A SWOT analysis is a process for identifying the strengths, weaknesses, opportunities and threats that your business faces. By examining all potential internal or external factors, you can create strategies that make the most of your advantages, while addressing any challenges.
Conducted by companies or individuals, a SWOT analysis can be used to look at a business as a whole or specific projects before they’re launched. A SWOT matrix is an easy-to-use tool that can be downloaded or created by drawing a simple table and filling it in (check out these free templates to get started). For each section (strengths, weaknesses, opportunities and threats) you ask yourself a series of questions about your business or project. This kind of analysis can give you a picture of where you are in relation to competitors in your industry and the answers can help to form the basis of a new strategy to maximize profits, boost sales and understand your unique selling proposition (USP) so you can create a killer marketing strategy.
Bear in mind that many of these sections may overlap, so keep each bullet point brief — you can edit the list at the end to get rid of repeated points.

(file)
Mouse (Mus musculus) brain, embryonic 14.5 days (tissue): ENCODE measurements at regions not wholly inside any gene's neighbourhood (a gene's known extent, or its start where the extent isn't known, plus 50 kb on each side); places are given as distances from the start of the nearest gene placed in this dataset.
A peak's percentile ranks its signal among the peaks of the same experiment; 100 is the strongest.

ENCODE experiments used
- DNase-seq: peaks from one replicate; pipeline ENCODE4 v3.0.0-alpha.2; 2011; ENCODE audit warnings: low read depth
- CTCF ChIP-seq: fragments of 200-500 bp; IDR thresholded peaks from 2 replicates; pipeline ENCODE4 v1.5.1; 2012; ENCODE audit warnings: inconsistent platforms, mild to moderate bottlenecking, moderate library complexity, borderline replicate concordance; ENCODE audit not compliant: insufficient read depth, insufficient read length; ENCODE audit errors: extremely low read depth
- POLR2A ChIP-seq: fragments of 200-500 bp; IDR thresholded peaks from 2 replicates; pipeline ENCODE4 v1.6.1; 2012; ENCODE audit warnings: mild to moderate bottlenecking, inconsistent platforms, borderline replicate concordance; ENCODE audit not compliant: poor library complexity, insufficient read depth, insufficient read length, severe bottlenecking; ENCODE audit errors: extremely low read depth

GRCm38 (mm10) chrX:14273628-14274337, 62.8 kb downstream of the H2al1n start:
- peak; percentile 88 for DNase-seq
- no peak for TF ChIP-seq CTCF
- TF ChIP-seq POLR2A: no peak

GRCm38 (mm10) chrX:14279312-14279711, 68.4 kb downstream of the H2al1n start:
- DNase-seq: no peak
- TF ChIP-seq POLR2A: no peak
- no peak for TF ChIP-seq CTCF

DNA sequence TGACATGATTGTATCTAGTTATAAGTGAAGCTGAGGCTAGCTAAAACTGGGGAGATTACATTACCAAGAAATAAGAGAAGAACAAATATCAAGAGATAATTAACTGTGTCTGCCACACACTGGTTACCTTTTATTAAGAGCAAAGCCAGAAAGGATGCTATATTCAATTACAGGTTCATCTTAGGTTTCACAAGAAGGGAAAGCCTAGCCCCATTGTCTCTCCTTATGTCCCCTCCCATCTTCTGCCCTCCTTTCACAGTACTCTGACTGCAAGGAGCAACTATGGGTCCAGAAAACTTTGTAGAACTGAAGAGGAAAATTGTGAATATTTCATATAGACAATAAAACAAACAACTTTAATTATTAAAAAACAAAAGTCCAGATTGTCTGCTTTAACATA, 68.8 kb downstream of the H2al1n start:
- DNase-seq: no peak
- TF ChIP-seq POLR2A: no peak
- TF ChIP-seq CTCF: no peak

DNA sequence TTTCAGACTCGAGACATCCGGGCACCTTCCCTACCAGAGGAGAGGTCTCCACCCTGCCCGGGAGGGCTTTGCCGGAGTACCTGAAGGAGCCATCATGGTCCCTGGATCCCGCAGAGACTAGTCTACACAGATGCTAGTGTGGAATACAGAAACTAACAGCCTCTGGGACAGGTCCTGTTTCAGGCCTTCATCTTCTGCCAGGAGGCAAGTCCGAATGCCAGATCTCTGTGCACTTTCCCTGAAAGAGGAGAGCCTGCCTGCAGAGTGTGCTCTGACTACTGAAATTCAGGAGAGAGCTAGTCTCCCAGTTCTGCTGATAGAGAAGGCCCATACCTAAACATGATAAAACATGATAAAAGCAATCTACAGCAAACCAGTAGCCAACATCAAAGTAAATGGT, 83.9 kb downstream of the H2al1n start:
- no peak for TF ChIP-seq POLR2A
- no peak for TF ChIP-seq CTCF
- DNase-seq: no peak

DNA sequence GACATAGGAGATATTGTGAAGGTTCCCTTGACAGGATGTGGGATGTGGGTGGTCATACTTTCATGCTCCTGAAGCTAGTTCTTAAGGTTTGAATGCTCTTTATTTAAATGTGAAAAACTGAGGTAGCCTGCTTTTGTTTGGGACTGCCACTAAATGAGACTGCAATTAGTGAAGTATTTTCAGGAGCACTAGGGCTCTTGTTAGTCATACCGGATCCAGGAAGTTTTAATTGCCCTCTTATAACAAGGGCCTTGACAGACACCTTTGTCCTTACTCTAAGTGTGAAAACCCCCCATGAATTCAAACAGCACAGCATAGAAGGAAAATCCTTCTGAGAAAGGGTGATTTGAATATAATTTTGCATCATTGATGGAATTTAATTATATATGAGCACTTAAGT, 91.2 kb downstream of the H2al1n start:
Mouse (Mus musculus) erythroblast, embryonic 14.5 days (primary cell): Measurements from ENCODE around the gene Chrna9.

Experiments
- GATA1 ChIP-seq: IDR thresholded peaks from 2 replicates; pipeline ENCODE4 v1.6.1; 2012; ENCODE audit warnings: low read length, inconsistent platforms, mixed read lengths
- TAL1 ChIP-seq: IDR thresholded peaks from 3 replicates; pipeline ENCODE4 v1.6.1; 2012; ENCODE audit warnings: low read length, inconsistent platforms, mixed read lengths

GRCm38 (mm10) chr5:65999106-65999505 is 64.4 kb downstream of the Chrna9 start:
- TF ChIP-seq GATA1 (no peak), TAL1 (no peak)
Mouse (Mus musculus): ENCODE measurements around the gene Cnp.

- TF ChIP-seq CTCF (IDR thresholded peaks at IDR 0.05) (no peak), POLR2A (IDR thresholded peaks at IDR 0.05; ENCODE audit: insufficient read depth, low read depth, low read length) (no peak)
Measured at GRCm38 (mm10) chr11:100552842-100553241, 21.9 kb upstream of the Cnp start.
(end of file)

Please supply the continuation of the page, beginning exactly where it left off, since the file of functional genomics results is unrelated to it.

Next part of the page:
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Section 1: Strengths
Strengths in a SWOT analysis refer to positive things inside your business that you could potentially change. They are internal factors, which could include location, employees or marketing efforts. Here are some questions to ask when analyzing strengths:
What do you do well? Consider the successes you’ve already had and the areas where you know you have an advantage.
What internal resources do you have? These can be both tangible and intangible, from employee expertise to physical equipment.
What do you own that separates you from the competition? Think about your pricing structure or other unique advantages you may have, such as a recipe, process or patent that gives you the edge.
What other positive aspects, internal to your business, add value or offer you a competitive advantage? Perhaps you have a team with strong sales experience or staff with good connections to get preferred rates from suppliers.
Section 2: Weaknesses
Weaknesses in a SWOT analysis refer to internal things that might be hindering your business, such as high staff turnover or a weak marketing plan. Here are some questions to ask when analyzing weaknesses:
What factors (within your control) limit your ability to gain a competitive edge? Look at your team, processes and business plans to identify areas where you might need help.
What areas need improvement to accomplish your goals or compete with your strongest competitor? Consider where you may lack expertise, skills or (access to) resources, and whether you’re missing a core element necessary for success, such as high-speed internet, etc.
What should you avoid? Identify pitfalls in advance and create an action plan for dealing with them.
What makes you lose sales? Take a critical look at why you may have lost sales in the past. Were you understaffed or out of stock? Is your business in a poor location?